Last week Apple sucked up most of the air in the tech press with its newest gadgets, which included a long-awaited, new Apple TV. This week, Amazon has some TV box news of its own.
Read next: The Amazon Fire TV 2 review.
The e-commerce giant just announced a variety of updates to its Fire TV product line. The newest Fire TV set-top box, a flat, plastic box that plugs into your TV and offers a variety of internet video content, now supports 4K Ultra HD video, a claim that Apple can't make with its own set-top box. (You'll have to be watching 4K content, on a 4K TV, to really reap the benefits of this, but at least the option is there.)
Amazon has also brought "Alexa," the popular cloud-based assistant found in the enigmatic Echo speaker, to the Fire TV through its voice-enabled remote control. Amazon previously supported voice search in its Fire TV remotes, but it didn't include Alexa.
Alexa can queue up music through the TV, and in the future, will power simple searches — "Alexa, play episode three of 'Transparent'". Eventually, she'll let you reorder Amazon.com items through your TV set. But Alexa on Fire TV won't do everything she does on the Echo speaker, like set timers or alarms.
There are some notable performance enhancements to the box as well. It has a 64-bit quad-core MediaTek processor and a GPU that's twice as fast as the first-generation box. It supports 802.11 AC Wi-Fi with MIMO, which is supposed to offer faster, more reliable Wi-Fi video streaming. And the new remote, which is aesthetically almost identical to last year's, offers 20 percent lower latency than the last remote, something that's key for voice searches.
This new box costs $99.99. That includes the new voice-controlled, Alexa-take-over-my-entire-living-room remote, and is less than the announced price of the new Apple TV. It's more expensive, however, than Chromecast, Roku 3, and Amazon's own streaming media stick.
Oh, right, the Fire TV stick! That's not getting an "update," per se — the hardware is exactly the same. But Amazon is updating the software on the stick and throwing the new remote in for a $50 bundle, compared with $40 for the same stick with a non-voice-enabled remote.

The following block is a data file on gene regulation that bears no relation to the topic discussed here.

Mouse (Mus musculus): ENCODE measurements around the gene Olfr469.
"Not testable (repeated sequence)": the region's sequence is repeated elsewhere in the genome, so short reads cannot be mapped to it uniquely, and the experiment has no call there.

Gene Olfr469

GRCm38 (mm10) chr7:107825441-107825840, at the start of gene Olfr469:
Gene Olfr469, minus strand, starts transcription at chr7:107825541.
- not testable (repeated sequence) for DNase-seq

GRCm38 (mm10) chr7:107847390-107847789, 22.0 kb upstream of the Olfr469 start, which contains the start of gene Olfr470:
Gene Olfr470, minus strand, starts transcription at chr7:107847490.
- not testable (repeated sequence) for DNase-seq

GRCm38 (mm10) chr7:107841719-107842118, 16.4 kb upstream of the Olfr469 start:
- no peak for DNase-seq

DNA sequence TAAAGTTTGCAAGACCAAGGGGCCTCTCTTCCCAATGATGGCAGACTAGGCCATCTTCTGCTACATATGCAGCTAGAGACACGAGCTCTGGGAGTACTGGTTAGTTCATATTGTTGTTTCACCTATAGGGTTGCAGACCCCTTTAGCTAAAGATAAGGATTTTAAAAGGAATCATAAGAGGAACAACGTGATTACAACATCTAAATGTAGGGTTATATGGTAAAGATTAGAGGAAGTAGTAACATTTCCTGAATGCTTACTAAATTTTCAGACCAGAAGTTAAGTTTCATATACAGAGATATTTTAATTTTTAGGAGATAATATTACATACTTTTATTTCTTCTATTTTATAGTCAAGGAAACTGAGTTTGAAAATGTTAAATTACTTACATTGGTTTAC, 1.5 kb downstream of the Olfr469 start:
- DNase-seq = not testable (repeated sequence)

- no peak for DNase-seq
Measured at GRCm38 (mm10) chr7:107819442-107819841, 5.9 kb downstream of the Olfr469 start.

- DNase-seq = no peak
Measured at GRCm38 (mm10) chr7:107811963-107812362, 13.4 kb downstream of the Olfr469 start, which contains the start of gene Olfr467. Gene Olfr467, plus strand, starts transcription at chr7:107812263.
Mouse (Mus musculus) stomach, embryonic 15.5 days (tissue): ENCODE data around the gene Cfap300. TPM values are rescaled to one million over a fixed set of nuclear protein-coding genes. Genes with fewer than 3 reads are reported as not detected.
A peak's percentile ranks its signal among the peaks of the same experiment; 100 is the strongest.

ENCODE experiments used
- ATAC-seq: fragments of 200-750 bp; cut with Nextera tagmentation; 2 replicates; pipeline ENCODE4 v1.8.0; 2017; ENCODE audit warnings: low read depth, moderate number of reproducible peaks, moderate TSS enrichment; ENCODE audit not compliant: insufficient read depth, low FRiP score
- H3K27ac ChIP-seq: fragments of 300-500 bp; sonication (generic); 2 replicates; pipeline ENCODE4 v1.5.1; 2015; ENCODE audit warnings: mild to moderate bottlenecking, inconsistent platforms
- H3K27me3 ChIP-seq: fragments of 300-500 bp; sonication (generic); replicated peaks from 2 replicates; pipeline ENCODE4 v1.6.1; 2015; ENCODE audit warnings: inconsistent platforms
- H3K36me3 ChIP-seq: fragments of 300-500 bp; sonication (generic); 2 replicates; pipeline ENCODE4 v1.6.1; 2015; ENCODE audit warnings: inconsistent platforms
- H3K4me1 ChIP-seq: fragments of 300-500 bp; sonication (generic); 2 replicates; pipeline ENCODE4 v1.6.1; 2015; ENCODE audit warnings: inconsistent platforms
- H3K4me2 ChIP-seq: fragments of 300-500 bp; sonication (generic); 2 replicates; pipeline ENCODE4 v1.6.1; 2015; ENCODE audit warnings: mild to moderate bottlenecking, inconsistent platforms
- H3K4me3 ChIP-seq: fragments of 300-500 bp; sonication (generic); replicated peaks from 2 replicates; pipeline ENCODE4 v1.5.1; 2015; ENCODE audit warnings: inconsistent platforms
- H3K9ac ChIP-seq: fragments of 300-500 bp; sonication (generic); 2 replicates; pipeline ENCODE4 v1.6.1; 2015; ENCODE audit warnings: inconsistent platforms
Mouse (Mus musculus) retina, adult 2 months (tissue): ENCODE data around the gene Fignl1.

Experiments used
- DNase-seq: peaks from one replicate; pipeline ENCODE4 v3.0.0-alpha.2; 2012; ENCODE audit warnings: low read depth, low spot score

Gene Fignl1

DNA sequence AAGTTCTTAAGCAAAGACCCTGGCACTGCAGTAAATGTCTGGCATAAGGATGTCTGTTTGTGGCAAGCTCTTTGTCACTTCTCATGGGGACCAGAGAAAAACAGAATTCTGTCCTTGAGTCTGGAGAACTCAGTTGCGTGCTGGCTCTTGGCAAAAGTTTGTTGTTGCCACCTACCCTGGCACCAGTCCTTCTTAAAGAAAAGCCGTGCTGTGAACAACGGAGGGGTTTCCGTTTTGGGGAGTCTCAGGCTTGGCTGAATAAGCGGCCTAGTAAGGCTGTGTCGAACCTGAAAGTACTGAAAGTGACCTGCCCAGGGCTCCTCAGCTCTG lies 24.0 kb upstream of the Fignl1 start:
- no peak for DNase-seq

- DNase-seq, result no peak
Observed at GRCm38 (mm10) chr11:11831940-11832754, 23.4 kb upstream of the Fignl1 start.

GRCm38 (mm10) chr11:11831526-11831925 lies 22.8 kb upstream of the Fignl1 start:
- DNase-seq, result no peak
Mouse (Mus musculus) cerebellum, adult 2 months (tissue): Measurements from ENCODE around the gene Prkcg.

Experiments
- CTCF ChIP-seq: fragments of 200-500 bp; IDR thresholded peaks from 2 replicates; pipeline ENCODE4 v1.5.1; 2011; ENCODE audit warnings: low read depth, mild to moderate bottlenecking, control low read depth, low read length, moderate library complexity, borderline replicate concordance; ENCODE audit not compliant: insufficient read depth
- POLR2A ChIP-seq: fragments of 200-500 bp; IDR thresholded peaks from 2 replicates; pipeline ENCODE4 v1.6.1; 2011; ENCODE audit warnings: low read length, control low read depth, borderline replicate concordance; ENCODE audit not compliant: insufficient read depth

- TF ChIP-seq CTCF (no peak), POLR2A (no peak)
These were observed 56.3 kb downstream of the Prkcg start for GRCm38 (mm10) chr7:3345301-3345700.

Both the box and the stick run on Fire OS, a forked version of Android. The box has 8 gigabytes of internal storage, but is expandable up to 128 gigabytes through a microSD slot.
Finally, Amazon is taking casual gamers seriously: the company is also putting out a gaming-specific edition of the new box, which comes with a redesigned gaming controller, a 32-gigabyte microSD card, and two free game downloads, for $140. All of these open up for preorder today and will ship in October.
Amazon still won't share exactly how many Fire TV units it has sold
A lot of this may seem like a clever repackaging of products and obvious hardware updates — and to some extent, that's what it is. But Amazon has also been pretty vocal in recent weeks about what it says is the "largest and fastest-growing selection of content," which is what matters most to many consumers, rather than voice assistants and processors. Stuff like Netflix, Showtime, WatchESPN, HBO Go, Hulu, Vevo, and of course, Amazon's own original content, can be streamed on the boxes, and it's adding a bunch more by year-end.
Amazon also says that its Fire TV devices were the best selling media-streaming devices in the US over the summer, a claim that's somewhat difficult to corroborate due to the fact that the famously secretive company doesn't share info on its unit sales. One thing's certain: This holiday video-streaming season just got a lot more interesting.
Photography by Vjeran Pavic